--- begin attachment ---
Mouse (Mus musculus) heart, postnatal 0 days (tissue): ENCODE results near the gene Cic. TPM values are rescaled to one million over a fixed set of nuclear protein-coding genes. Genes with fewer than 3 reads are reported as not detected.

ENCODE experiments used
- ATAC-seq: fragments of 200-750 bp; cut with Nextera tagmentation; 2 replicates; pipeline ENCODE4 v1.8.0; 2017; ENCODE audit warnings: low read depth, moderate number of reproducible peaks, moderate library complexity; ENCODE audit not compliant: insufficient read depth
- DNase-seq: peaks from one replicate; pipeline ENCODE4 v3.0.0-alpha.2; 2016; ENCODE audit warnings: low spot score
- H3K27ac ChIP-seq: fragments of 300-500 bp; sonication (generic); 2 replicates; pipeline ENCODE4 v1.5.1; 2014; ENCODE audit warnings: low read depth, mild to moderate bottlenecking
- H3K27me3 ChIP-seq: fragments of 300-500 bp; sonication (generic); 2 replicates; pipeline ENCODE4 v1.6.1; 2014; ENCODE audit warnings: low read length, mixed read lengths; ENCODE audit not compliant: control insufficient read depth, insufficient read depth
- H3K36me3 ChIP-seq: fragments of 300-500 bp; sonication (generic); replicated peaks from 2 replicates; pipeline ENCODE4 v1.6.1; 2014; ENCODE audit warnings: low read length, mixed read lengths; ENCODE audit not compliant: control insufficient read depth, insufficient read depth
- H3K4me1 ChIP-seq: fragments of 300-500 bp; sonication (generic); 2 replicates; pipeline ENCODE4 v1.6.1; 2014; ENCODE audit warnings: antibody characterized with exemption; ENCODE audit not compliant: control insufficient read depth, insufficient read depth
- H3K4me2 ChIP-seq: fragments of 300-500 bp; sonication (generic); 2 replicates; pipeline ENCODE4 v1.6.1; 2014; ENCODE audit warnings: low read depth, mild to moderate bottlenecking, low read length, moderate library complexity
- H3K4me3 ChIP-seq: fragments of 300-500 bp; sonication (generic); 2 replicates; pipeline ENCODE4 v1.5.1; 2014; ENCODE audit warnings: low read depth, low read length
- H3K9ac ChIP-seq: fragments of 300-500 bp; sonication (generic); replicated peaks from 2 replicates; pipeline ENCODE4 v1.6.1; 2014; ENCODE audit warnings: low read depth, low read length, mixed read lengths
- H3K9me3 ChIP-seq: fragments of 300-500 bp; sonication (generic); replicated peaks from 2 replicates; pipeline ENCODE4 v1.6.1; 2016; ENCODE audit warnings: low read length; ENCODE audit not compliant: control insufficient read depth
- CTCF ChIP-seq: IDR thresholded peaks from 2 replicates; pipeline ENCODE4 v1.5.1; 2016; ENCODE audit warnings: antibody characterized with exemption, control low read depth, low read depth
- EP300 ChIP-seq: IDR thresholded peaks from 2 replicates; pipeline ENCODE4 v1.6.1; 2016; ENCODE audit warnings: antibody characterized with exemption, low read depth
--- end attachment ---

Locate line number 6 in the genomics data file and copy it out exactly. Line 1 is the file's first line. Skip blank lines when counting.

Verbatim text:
- H3K27me3 ChIP-seq: fragments of 300-500 bp; sonication (generic); 2 replicates; pipeline ENCODE4 v1.6.1; 2014; ENCODE audit warnings: low read length, mixed read lengths; ENCODE audit not compliant: control insufficient read depth, insufficient read depth